[11] Thomas, S.K., Parameswaranpillai, J., Krishnasamy, S., Begum, P.M.S., Nandi, D., Siengchin, S., George, J.J., Hameed, N., Salim, N.V. and Sienkiewicz, N. (2021) A Comprehensive Review on Cellulose, Chitin, and Starch as Fillers in Natural Rubber Biocomposites. Carbohydrate Polymer Technologies and Applications, 2, Article ID: 100095.
[12] Azeredo, H.M.C. (2009) Nanocomposites for Food Packaging Applications. Food Research International, 42, 1240-1253.
[13] Bledzki, A.K. and Gassan, J. (1999) Composites Reinforced with Cellulose Based Fibres. Progress in Polymer Science, 24, 221-274.
[14] Nakagaito, A.N., Iwamoto, S. and Yano, H. (2005) Bacterial Cellulose: The Ultimate Nano-Scalar Cellulose Morphology for the Production of High Strength Composites. Applied Physics A: Materials Science & Processing, 80, 93-97.
[15] Taylor, N.G. (2008) Cellulose Biosynthesis and Deposition in Higher Plants. New Phytologist, 178, 239-252.
[16] Samir, M.A.S.A., Alloin, F. and Dufresne, A. (2005) Review of Recent Research into Cellulosic Whiskers, Their Properties and Their Application in Nanocomposite Field. Biomacromolecules, 6, 612-626.
[17] Lin, N., Chen, G., Huang, J., Dufresne, A. and Chang, P.R. (2009) Structure and Mechanical Properties of Poly (Lactic Acid): A Case of Cellulose Whisker-Graft-Polycaprolactone. Journal of Applied Polymer Science, 113, 3417-3425.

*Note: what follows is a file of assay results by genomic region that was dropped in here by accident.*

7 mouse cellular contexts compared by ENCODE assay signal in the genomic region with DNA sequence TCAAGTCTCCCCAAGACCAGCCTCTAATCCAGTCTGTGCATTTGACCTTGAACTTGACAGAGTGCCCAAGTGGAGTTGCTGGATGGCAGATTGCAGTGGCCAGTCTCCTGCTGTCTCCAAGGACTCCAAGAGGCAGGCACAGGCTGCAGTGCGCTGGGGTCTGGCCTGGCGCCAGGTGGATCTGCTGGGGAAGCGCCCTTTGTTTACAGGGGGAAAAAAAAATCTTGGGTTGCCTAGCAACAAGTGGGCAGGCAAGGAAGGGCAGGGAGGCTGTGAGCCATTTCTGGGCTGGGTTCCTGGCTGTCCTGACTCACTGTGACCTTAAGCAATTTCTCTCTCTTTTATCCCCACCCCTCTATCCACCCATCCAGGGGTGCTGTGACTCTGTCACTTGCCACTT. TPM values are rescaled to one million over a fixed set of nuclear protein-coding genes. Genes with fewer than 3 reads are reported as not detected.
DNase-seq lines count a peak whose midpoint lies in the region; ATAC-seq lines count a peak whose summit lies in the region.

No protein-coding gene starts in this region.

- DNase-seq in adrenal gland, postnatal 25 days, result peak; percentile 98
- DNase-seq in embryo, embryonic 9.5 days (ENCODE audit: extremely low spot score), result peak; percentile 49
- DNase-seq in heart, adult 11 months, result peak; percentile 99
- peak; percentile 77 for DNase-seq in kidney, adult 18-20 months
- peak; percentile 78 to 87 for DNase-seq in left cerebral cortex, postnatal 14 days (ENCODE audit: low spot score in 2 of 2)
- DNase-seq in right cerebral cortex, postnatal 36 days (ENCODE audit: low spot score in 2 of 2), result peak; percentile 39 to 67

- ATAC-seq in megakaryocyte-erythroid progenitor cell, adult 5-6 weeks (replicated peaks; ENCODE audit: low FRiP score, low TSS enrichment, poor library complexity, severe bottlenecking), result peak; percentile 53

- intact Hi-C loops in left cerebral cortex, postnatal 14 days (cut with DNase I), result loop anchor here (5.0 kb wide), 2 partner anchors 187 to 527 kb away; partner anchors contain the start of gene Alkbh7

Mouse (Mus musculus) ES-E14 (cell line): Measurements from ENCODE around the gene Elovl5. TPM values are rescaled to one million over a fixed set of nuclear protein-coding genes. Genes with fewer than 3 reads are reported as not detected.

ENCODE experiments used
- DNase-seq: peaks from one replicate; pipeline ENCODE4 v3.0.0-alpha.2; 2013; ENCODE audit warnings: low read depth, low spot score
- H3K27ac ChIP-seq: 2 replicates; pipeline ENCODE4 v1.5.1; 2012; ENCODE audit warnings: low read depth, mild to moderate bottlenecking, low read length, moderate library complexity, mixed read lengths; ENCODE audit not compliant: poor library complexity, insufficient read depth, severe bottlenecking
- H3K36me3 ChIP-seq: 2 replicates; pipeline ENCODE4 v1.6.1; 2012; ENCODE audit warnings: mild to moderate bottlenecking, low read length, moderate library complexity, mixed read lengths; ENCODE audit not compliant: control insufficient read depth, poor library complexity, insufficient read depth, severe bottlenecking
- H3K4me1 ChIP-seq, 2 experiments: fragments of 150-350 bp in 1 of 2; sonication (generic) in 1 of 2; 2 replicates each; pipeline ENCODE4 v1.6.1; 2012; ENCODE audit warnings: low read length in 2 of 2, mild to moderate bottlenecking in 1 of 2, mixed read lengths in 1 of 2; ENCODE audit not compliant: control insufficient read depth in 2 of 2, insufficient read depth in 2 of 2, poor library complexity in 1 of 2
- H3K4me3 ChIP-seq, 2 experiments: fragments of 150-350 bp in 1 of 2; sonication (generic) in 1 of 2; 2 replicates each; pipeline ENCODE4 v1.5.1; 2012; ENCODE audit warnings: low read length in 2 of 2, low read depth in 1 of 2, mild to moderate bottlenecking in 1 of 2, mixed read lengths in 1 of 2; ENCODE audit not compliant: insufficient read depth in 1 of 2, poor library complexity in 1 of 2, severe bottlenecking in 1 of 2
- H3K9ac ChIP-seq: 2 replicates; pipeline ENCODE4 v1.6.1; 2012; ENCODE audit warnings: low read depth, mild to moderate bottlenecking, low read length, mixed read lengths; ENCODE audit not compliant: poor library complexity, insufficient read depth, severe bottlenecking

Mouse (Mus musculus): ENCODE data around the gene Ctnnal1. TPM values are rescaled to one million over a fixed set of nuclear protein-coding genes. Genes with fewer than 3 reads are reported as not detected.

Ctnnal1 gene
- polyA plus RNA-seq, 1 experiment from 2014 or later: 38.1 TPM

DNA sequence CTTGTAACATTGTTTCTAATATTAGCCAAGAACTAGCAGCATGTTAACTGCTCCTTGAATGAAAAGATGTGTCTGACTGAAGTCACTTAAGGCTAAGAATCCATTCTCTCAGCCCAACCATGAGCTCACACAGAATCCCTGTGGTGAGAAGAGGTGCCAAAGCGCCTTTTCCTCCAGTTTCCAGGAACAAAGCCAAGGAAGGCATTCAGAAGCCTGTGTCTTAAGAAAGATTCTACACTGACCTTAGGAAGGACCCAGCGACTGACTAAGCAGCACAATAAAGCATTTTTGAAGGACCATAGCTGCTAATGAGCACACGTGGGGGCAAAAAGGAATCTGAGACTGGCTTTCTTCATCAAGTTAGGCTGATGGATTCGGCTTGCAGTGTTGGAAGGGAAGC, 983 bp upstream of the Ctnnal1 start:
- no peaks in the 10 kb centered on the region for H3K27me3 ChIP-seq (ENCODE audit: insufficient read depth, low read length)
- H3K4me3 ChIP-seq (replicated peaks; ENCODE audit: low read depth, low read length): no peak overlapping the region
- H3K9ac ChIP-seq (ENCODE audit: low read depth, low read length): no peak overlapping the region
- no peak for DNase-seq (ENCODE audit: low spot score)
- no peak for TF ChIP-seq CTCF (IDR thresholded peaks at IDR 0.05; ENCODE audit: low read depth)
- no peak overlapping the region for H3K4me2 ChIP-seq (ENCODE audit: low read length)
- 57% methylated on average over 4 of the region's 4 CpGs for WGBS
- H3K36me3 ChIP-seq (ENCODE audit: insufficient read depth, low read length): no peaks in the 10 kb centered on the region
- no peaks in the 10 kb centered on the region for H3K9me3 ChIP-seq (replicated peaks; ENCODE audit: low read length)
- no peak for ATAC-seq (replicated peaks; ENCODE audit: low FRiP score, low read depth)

[18] Bras, J., Hassan, M.L., Bruzesse, C., Hassan, E.A., Nahla, A., El-Wakil, N.A. and Dufresne, A. (2010) Mechanical, Barrier, and Biodegradability Properties of Bagasse Cellulose Whiskers Reinforced Natural Rubber Nanocomposites. Industrial Crops and Products, 32, 627-633.
[19] Ten, E., Turtle, J., Bahr, D., Jiang, L. and Wolcott, M. (2010) Thermal and Mechanical Properties of Poly(3-Hydroxybutyrate-Co-3-Hydroxyvalerate)/Cellulose Nanowhiskers Composites. Polymer, 51, 2652-2660.
[20] Yu, H.-Y., Qin, Z.-Y., Liu, L., Yang, X.-G., Zhou, Y. and Yao, J.-M. (2013) Comparison of the Reinforcing Effects for Cellulose Nanocrystals Obtained by Sulfuric and Hydrochloric Acid Hydrolysis on the Mechanical and Thermal Properties of Bacterial Polyester. Composites Science and Technology, 87, 22-28.